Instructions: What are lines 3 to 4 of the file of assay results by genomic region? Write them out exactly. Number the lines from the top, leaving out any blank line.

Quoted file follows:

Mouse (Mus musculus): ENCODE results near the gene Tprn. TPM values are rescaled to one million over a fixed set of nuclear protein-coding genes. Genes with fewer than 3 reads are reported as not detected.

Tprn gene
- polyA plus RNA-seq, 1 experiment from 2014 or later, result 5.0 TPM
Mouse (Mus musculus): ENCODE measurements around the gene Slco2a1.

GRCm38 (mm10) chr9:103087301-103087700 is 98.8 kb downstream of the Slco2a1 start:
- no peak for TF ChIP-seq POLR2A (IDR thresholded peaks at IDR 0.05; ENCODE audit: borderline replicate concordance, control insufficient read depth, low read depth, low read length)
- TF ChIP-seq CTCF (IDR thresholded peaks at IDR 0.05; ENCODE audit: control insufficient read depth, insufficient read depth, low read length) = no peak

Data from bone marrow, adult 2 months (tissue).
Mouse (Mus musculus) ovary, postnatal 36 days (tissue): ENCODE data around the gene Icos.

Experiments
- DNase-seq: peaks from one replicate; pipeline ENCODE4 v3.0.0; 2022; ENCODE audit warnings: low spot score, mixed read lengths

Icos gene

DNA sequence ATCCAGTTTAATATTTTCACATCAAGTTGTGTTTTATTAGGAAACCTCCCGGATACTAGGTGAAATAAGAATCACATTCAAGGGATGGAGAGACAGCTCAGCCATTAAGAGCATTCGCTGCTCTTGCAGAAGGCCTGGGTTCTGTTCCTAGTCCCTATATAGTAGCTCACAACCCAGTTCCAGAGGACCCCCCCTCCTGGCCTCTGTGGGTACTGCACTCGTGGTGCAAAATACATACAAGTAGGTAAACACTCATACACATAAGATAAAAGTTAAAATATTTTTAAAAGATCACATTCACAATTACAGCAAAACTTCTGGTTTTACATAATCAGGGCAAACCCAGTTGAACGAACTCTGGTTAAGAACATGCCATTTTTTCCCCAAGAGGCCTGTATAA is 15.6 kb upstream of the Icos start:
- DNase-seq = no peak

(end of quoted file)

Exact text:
- polyA plus RNA-seq, 1 experiment from 2014 or later, result 5.0 TPM
Mouse (Mus musculus): ENCODE measurements around the gene Slco2a1.